I wouldn't call them hypotheses, but the question is intriguing, and, as it seems to be ignored in the literature, I'll make a couple of suggestions.
- Perhaps it has something to do with recognition of termination signals in relation to selective pressure for speed in the two processes.
Perhaps if elongation of the RNA chain were any faster it wouldn't be able to respond to the rho-independent termination signals which are thought to be specific stem–loops in the DNA that cause the RNA polymerase to pause and fall off the DNA. The speeding RNA polymerase might disrupt the loops instead. The termination system for DNA replication may have evolved to be much more robust so as to be able to bring faster elongation to a stop. (Note: my suggestion of different ‘robustness’ in termination is not based on any data, it's pure speculation.)
If this were true, it would beg the question of why transcription hasn't evolved a more efficient termination system in concert with the a evolution of a smarter RNA polymerase. Perhaps the answer here is that there is no selective pressure for faster transcription — the rate is clearly sufficient to supply the needs of the cell — whereas the rate of DNA replication determines the time between cell divisions and thus the rate of growth, which is subject to selective pressure.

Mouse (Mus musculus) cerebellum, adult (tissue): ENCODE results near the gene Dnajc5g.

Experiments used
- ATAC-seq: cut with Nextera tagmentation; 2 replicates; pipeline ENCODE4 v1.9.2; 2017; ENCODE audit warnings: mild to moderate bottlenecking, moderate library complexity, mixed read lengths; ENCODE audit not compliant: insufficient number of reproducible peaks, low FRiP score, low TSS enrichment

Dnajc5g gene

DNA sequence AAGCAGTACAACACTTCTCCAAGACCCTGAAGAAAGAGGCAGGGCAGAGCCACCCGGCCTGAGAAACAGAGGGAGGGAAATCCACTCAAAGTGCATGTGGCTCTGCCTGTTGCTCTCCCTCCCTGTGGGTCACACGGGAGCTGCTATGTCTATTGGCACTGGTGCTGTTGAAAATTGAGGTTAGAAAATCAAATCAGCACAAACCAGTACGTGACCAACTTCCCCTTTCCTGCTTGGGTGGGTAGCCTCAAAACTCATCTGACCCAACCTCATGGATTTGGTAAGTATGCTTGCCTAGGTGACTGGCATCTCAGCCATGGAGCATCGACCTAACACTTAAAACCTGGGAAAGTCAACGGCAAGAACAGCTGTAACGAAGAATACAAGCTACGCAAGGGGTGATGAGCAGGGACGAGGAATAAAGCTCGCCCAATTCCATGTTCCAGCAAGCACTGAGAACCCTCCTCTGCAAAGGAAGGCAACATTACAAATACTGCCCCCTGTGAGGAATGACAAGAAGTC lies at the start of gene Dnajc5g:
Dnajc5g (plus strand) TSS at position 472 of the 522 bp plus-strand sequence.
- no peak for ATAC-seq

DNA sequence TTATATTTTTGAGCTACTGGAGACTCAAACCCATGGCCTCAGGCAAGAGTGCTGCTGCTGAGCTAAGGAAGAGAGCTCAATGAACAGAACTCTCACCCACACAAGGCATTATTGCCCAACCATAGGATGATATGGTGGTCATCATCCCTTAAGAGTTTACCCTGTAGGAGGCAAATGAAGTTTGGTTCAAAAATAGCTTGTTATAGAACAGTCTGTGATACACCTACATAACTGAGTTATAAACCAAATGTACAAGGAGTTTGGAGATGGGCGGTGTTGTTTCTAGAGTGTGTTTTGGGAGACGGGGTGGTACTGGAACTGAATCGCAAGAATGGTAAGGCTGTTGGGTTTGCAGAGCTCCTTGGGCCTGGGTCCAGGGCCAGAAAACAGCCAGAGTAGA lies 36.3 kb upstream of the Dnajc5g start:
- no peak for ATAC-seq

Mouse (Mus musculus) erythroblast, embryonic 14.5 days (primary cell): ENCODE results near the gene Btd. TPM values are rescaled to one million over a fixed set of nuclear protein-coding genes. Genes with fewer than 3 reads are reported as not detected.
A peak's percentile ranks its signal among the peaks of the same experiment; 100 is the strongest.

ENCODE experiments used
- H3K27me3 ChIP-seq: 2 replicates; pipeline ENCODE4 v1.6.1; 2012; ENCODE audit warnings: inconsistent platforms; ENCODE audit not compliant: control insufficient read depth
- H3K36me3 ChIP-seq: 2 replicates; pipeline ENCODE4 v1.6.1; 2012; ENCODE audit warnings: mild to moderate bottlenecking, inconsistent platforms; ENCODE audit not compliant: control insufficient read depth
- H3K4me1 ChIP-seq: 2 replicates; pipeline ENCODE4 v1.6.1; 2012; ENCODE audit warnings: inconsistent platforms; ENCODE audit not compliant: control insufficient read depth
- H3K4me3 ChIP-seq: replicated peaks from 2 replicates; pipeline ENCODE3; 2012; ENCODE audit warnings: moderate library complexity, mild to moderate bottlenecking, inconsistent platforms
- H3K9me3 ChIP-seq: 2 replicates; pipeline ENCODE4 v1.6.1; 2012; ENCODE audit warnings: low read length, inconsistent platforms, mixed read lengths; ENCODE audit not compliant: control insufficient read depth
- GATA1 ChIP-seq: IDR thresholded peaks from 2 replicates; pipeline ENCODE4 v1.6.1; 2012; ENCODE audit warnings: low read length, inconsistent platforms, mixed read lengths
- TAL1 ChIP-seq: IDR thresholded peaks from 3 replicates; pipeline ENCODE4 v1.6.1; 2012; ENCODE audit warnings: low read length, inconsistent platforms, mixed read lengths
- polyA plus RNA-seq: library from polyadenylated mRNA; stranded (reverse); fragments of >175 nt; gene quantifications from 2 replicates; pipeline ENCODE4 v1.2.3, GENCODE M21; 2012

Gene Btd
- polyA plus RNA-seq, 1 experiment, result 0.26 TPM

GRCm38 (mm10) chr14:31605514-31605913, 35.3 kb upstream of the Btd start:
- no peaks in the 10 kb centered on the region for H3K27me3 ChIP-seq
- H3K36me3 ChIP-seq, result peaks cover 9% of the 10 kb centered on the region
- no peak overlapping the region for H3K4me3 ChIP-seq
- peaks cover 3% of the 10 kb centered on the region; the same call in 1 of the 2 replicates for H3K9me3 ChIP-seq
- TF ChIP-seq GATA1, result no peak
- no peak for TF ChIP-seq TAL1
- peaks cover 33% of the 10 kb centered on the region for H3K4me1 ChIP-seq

- Perhaps it has something to do with error frequency in relation to selective pressure for speed in the two processes.
First I'll make it clear that I think the proofreading argument in the question is a bit of a red herring. If the rate replication is 20x as fast as transcription, the occasional backtracking will not have much effect on the overall difference. However errors and proofreading could be involved in a different explanation.
RNA transcription does not have proof-reading. The length of RNA transcripts is such that the cell can tolerate the errors that occur. However if the speed transcription were increased it is reasonable to expect an increase in error frequency, which might be detrimental. The current rate of transcription may be a trade-off between efficiency and accuracy. Of course one can imagine a proof-reading system for transcription evolving if it were necessary, but, as discussed above, if the rate of transcription is adequate there would seem to be no selective pressure to produce.